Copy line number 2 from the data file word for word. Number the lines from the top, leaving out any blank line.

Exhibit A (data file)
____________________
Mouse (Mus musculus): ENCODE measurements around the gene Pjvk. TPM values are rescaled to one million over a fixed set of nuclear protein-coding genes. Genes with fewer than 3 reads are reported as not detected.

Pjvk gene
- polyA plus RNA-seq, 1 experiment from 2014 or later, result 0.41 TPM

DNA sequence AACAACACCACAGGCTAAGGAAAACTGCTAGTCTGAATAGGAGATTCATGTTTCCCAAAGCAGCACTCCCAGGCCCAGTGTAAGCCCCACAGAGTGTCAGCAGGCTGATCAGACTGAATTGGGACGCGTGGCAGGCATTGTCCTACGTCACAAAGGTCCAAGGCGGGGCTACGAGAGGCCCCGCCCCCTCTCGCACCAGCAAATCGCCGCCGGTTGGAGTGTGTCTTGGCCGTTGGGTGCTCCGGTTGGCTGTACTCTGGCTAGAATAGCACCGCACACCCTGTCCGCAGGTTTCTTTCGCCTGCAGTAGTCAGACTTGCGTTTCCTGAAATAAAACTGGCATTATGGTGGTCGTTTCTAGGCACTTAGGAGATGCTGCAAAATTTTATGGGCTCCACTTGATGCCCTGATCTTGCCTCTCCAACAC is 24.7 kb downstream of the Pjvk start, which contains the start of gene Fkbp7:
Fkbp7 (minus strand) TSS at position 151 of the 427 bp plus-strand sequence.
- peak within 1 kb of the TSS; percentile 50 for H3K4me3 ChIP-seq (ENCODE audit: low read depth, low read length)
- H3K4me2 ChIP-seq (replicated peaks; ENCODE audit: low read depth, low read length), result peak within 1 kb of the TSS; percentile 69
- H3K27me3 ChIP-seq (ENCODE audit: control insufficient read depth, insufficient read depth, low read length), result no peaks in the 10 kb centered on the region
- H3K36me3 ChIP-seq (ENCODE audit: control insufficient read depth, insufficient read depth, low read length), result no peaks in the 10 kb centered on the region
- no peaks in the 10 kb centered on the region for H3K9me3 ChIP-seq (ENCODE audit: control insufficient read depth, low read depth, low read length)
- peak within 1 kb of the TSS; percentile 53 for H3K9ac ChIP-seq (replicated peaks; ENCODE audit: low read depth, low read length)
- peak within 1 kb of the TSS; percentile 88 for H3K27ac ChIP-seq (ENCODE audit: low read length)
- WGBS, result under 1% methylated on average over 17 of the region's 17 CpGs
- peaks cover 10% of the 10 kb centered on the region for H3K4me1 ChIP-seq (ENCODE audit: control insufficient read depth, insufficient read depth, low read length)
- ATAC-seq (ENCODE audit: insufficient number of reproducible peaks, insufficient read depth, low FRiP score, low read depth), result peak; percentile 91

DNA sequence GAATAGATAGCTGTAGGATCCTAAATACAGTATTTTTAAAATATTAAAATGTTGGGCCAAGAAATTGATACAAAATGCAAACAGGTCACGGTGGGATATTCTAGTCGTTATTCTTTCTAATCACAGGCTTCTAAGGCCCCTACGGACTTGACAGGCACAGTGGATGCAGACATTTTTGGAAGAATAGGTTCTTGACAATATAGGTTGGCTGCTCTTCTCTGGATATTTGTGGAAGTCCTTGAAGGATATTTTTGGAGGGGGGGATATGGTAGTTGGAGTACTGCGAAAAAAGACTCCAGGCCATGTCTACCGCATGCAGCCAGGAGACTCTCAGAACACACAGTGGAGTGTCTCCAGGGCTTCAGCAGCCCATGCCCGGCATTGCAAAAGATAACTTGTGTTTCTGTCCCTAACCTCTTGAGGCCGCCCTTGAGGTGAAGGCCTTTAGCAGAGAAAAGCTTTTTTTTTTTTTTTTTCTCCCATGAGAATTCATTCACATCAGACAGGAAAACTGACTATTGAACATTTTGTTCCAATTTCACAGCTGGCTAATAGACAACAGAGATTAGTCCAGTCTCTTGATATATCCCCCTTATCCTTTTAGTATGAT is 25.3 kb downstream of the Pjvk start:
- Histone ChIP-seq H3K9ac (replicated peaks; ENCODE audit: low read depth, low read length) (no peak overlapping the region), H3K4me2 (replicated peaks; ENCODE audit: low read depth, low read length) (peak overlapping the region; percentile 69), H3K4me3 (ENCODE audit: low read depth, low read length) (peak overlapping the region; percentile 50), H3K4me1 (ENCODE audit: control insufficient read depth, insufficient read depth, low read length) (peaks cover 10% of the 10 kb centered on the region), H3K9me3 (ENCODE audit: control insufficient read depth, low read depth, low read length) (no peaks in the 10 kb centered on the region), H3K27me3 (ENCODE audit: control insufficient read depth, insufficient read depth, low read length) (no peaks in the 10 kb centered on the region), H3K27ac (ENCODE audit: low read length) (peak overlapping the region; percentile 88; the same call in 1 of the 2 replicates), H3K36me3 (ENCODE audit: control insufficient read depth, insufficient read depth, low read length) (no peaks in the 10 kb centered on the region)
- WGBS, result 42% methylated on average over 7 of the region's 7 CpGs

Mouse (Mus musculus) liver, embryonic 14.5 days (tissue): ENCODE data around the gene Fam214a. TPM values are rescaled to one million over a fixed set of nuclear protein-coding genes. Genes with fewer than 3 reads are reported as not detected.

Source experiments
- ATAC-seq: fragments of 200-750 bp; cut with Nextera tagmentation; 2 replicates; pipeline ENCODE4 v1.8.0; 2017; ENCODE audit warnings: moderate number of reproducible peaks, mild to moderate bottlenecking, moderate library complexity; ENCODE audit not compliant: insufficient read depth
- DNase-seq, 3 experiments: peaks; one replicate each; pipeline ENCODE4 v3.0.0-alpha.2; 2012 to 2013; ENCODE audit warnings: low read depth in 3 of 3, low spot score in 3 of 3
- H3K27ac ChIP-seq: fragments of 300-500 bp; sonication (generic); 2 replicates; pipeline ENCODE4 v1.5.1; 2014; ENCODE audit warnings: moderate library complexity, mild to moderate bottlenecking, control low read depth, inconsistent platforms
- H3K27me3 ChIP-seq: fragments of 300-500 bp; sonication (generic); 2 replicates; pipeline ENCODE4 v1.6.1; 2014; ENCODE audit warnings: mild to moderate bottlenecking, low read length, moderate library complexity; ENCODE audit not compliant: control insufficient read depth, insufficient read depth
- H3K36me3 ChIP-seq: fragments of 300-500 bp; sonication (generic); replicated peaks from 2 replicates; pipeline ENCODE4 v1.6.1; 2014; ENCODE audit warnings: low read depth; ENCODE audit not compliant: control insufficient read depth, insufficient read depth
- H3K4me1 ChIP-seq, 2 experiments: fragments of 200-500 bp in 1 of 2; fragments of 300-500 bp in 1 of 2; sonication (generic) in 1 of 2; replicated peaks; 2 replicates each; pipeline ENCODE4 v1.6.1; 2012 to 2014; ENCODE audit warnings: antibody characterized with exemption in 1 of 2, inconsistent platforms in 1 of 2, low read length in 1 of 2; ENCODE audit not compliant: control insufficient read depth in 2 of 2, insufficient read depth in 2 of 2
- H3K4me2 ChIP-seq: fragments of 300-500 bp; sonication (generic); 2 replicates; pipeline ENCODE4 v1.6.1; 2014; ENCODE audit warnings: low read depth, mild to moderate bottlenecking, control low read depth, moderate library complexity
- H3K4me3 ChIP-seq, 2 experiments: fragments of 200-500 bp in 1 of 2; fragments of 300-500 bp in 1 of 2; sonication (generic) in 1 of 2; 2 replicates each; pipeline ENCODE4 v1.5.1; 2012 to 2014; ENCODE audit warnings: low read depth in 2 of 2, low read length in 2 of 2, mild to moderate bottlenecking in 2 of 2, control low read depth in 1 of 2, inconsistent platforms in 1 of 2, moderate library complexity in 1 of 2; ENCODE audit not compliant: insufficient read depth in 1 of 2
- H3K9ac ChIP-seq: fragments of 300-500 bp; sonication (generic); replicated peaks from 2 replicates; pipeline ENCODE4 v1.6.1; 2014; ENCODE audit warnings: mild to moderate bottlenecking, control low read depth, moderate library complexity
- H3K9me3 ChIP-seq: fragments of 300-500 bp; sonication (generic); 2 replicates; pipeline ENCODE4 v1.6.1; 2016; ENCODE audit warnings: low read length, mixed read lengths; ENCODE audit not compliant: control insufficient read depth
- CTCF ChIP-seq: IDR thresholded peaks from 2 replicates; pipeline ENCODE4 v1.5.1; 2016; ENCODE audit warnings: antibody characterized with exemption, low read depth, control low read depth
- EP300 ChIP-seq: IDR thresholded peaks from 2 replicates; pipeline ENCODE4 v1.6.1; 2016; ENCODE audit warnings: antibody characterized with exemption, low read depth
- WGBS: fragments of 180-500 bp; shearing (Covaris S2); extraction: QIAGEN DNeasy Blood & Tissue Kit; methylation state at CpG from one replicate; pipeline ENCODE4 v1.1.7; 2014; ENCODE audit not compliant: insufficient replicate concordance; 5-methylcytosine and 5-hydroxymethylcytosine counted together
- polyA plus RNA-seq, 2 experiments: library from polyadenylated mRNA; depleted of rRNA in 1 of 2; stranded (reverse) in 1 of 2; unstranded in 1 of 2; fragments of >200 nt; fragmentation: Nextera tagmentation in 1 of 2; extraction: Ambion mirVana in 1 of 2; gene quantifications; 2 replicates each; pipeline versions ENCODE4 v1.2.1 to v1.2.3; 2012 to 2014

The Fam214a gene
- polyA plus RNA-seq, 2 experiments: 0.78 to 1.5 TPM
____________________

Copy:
Pjvk gene